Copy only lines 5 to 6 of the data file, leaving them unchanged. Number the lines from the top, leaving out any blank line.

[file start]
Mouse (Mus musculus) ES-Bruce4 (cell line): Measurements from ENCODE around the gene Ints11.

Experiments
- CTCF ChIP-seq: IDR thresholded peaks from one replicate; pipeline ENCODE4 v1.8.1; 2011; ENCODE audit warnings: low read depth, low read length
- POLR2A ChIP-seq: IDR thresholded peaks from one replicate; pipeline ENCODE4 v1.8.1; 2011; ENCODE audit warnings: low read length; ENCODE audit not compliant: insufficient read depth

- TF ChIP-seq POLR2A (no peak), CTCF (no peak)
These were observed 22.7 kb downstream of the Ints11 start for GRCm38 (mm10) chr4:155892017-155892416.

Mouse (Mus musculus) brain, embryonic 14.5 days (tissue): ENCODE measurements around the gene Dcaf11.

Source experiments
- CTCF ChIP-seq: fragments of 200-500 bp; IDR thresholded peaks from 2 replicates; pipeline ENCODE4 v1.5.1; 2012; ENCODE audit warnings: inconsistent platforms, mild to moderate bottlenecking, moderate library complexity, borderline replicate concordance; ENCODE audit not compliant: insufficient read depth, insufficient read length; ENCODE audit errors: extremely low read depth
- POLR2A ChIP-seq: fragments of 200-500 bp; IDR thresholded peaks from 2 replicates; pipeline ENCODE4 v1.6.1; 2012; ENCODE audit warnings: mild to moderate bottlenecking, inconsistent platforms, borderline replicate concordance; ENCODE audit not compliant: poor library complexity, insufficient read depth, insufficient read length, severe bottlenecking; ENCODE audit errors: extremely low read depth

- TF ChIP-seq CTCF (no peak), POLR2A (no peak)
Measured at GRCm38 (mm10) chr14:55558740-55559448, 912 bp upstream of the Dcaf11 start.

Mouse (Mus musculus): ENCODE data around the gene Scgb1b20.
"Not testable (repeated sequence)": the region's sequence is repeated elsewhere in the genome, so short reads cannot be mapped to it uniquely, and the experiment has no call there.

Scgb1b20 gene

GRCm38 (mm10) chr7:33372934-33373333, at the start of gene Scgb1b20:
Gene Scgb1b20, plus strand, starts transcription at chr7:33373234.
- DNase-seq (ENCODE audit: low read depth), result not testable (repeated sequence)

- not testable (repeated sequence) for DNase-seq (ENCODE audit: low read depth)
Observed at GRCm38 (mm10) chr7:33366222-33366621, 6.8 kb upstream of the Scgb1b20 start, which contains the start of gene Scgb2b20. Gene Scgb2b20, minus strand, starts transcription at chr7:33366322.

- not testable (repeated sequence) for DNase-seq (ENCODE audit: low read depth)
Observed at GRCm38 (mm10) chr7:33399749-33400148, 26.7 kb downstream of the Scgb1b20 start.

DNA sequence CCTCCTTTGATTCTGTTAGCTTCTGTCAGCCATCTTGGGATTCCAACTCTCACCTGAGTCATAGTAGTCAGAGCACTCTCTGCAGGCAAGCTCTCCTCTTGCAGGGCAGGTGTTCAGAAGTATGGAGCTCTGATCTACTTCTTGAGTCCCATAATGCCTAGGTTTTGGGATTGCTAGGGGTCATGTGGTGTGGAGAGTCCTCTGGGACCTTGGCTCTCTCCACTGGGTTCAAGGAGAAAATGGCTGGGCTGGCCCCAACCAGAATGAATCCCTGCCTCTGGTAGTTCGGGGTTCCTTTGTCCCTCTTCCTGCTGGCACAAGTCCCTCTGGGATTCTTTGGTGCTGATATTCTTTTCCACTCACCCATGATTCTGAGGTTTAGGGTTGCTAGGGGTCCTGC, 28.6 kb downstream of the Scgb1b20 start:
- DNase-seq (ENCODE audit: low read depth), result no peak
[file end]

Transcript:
- TF ChIP-seq POLR2A (no peak), CTCF (no peak)
These were observed 22.7 kb downstream of the Ints11 start for GRCm38 (mm10) chr4:155892017-155892416.